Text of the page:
Learn more about your viewing options and what to look for in this 3-part series on HDTV each day at Noon eastern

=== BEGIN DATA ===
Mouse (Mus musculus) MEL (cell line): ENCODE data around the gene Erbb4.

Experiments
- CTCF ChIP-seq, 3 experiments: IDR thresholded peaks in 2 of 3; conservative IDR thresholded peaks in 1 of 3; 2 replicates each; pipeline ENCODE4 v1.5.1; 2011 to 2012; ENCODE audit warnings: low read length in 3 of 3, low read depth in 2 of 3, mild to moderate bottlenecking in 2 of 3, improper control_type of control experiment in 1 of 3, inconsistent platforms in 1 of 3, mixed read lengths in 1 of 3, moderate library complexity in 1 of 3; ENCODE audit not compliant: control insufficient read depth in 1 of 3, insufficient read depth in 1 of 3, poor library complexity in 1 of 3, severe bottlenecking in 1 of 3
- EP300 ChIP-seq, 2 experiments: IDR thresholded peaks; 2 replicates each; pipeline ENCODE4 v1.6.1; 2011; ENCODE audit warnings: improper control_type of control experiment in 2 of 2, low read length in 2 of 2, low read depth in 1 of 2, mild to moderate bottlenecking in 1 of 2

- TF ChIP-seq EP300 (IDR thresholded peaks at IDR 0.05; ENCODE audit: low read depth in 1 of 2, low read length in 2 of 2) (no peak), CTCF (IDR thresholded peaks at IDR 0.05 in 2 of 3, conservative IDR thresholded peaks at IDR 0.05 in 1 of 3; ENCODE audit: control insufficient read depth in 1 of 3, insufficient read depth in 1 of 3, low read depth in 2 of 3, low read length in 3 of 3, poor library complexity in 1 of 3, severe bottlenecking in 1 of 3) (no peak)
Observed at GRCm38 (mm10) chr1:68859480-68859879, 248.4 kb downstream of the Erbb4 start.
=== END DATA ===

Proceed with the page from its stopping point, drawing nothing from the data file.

"HD is coming, HD is coming!" HDTV, or high-definition television, is looming on the horizon. HDTV also goes hand-in-hand with digital television because most are already digitally-equipped, and as AT Home Tech editor Ryan wrote about, the end of analog TV is near. HDTVs receive a TV signal that contains more picture information than a standard TV signal. A standard TV picture is made of 512 lines, no matter how big or little the screen is; an HDTV is made up of either 720 or 1080 lines. The 720 line HDTV create a picture by displaying 720 lines of information in one pass, usually making motion smoother than compared with a 1080 line HDTV, but with fewer total lines. The 1080 line HDTV creates a picture by displaying the even numbered lines of information, then switching to the odd numbered lines so fast that the eye doesn't detect the transition and it looks like a solid picture. Before buying an HDTV set up, make sure that you watch "regular" TV on it, as the majority of TV is still non-HD; the quality isn't often improved in the "regular" TV setting. Also note that DVD movies usually don't look better on an HDTV without an HD-DVD player (more on that in Day 3's post). DVD players listed as 480p are the "enhanced" type; players listed as 480i are the standard type. Most DVD players only produce a standard TV resolution and the ones who claim to have "enhanced" resolution use progressive scanning to produce only marginally better picture quality. Stop back tomorrow to learn more about HDTV set options.